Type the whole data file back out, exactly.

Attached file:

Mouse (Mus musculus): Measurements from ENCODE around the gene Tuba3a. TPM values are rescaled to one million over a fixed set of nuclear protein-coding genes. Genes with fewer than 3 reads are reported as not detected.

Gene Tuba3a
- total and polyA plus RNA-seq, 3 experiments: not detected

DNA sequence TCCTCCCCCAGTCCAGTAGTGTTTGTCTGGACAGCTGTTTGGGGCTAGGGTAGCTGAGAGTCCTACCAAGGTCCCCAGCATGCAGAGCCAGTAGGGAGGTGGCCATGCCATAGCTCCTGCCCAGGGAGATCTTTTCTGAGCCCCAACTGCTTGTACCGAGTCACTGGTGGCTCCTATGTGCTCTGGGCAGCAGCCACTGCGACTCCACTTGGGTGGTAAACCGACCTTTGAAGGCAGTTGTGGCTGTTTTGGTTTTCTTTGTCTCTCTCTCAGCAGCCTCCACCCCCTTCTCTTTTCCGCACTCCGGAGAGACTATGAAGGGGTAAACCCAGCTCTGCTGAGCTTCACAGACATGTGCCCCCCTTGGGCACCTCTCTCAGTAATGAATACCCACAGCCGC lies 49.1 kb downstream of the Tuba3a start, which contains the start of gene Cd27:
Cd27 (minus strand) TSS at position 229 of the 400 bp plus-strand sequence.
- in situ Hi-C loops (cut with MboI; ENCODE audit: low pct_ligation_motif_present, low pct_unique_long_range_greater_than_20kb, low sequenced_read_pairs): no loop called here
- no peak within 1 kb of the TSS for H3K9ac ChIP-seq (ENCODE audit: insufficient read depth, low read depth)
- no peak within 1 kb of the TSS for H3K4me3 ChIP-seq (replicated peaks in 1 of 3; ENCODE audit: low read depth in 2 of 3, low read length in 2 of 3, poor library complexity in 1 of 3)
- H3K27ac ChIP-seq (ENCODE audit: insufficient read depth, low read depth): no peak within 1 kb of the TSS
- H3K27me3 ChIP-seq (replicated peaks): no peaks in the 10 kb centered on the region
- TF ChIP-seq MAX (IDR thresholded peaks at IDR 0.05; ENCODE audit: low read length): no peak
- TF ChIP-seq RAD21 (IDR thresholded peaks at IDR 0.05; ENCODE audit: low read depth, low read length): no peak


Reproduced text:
Mouse (Mus musculus): Measurements from ENCODE around the gene Tuba3a. TPM values are rescaled to one million over a fixed set of nuclear protein-coding genes. Genes with fewer than 3 reads are reported as not detected.

Gene Tuba3a
- total and polyA plus RNA-seq, 3 experiments: not detected

DNA sequence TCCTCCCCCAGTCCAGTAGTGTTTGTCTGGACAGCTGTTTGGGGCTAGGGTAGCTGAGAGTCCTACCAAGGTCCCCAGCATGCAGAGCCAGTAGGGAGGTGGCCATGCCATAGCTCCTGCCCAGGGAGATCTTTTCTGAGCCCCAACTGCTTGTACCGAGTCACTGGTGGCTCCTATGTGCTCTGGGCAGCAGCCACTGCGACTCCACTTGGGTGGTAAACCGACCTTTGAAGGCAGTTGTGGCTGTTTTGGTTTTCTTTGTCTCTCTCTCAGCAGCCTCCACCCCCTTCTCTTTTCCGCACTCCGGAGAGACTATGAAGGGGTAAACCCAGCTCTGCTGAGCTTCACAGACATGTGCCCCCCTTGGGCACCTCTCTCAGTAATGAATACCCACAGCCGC lies 49.1 kb downstream of the Tuba3a start, which contains the start of gene Cd27:
Cd27 (minus strand) TSS at position 229 of the 400 bp plus-strand sequence.
- in situ Hi-C loops (cut with MboI; ENCODE audit: low pct_ligation_motif_present, low pct_unique_long_range_greater_than_20kb, low sequenced_read_pairs): no loop called here
- no peak within 1 kb of the TSS for H3K9ac ChIP-seq (ENCODE audit: insufficient read depth, low read depth)
- no peak within 1 kb of the TSS for H3K4me3 ChIP-seq (replicated peaks in 1 of 3; ENCODE audit: low read depth in 2 of 3, low read length in 2 of 3, poor library complexity in 1 of 3)
- H3K27ac ChIP-seq (ENCODE audit: insufficient read depth, low read depth): no peak within 1 kb of the TSS
- H3K27me3 ChIP-seq (replicated peaks): no peaks in the 10 kb centered on the region
- TF ChIP-seq MAX (IDR thresholded peaks at IDR 0.05; ENCODE audit: low read length): no peak
- TF ChIP-seq RAD21 (IDR thresholded peaks at IDR 0.05; ENCODE audit: low read depth, low read length): no peak